WOPERDINGERS and ALLSTARS (Life brings us both)

I’ve been promising to write this story for some time now, just been waiting for the right time. But today is a special day, well..in our little corner of the Universe anyways. You see, today is my birthday, a small feat for most adults but given my situation I rather make every one count.

The morning greeted me with grey skies and wet weather. I peered out the window and let out a long low sigh, “hope this wasn’t how the rest of the day was gonna be” I thought to myself. There was work to be done, the house wasn’t finished and I dreaded the thought of working on it.

Sandra (bless her heart) began her morning by getting an early start on the Birthday dinner. All my favorites, beef roast, green beans mashed taters, yeast rolls, caramel cake and all.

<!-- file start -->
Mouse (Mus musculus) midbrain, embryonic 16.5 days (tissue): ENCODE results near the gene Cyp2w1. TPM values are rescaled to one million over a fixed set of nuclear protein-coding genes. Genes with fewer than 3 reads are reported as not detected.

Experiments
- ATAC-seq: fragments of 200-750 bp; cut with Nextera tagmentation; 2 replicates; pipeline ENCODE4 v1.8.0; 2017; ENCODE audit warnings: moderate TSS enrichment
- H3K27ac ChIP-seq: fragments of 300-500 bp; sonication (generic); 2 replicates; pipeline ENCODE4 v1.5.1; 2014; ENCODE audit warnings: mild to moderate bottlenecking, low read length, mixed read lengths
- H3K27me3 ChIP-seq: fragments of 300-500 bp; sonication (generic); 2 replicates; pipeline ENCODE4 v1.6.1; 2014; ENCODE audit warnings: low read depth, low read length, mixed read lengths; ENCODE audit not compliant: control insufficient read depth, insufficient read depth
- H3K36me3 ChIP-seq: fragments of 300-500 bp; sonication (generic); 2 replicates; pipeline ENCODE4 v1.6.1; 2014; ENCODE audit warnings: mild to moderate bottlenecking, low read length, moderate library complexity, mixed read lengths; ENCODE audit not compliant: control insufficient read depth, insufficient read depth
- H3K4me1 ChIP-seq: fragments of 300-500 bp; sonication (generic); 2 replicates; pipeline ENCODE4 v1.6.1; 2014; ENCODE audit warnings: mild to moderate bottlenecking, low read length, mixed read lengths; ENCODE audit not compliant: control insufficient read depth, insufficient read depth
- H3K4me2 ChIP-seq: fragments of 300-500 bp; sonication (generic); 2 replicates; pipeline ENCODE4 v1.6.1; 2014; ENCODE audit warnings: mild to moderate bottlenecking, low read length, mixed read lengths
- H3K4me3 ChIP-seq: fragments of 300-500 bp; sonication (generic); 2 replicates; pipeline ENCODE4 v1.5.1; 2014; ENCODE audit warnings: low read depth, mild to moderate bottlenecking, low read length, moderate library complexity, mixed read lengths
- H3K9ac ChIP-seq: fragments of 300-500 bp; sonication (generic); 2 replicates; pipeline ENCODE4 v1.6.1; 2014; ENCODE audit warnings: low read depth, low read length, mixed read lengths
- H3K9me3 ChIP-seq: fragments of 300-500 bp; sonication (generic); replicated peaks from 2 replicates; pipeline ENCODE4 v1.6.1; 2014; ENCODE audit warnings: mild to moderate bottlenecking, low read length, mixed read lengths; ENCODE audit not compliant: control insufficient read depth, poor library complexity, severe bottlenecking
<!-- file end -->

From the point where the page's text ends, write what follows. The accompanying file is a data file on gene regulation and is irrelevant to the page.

By eleven o-clock I had all but forgotten about the glum weather. Actually feelin’ a bit content…then the phone rang.

A pleasant lady greeted me before introducing herself. She was calling from my doctor’s office. It seems my last scans had revealed some worry-some spots on my right lung. They wanted to get me in for additional scans and formulate a plan of action. Just like that, the proverbial carpet was jerked from under my proverbial feet. I’ve been playin’ this morbid game of whack-a-mole for nearly four years. A couple of moths ago the latest cancer was found on my pancreas, and the resulting radiation burned me up. Now the lungs? Well…I didn’t get much work done the remainder of the day. The big “C” was chewin’ on my brain. And speakin’ of which brings me to the little matter of the afore-mentioned “Woperdinger.”

What’s a “Woperdinger” you might ask. Well my friends, sit back and permit me to enlighten you with a little mountain folk-lore. Here a little snippet from the book.

“Just what is a Wolpendinger anyway?”  

         Chapter 33

The five of us walked to the downed fence. There it was, a footpath in the mud. The big light shining down the path made it look like a tunnel through the woods. Briars and brambles were thick as lumber along both sides.